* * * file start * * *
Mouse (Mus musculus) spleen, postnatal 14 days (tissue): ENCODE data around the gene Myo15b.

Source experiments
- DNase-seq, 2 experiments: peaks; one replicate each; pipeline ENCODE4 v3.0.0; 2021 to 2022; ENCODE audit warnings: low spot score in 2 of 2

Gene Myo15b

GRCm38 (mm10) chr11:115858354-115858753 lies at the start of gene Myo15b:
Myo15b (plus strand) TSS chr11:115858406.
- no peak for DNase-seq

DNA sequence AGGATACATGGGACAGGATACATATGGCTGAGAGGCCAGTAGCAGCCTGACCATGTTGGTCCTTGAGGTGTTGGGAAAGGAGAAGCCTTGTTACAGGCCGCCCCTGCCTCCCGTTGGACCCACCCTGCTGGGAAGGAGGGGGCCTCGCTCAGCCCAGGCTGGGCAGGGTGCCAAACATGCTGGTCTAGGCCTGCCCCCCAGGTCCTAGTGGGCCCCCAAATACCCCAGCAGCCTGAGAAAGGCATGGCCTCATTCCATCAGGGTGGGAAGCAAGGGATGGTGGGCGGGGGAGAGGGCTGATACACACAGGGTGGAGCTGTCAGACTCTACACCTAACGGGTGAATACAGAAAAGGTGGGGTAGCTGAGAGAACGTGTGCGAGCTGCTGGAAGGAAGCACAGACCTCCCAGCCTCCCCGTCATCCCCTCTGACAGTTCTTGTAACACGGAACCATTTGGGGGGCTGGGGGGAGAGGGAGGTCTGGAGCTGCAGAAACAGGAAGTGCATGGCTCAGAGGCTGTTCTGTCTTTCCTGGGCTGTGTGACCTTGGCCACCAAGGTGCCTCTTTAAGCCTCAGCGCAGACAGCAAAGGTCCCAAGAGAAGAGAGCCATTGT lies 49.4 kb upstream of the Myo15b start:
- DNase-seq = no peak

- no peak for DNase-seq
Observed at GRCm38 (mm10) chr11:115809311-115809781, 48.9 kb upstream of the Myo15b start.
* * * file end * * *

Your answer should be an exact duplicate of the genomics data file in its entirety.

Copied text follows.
Mouse (Mus musculus) spleen, postnatal 14 days (tissue): ENCODE data around the gene Myo15b.

Source experiments
- DNase-seq, 2 experiments: peaks; one replicate each; pipeline ENCODE4 v3.0.0; 2021 to 2022; ENCODE audit warnings: low spot score in 2 of 2

Gene Myo15b

GRCm38 (mm10) chr11:115858354-115858753 lies at the start of gene Myo15b:
Myo15b (plus strand) TSS chr11:115858406.
- no peak for DNase-seq

DNA sequence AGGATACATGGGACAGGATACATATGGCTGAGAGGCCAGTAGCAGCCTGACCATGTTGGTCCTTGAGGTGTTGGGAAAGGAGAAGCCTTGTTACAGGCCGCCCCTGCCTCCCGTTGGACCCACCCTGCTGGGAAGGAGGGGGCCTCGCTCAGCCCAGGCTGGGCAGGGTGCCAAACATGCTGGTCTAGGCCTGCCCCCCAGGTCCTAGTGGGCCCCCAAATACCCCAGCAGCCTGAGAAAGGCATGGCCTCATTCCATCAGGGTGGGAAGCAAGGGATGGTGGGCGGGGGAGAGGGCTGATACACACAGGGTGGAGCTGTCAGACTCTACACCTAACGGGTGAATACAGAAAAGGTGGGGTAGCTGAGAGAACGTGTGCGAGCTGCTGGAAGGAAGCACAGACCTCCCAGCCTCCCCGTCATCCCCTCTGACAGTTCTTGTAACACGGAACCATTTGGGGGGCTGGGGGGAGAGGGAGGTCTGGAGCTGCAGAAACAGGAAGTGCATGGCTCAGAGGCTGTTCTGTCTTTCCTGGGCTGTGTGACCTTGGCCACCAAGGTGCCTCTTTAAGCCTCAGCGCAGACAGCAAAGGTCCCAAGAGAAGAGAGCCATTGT lies 49.4 kb upstream of the Myo15b start:
- DNase-seq = no peak

- no peak for DNase-seq
Observed at GRCm38 (mm10) chr11:115809311-115809781, 48.9 kb upstream of the Myo15b start.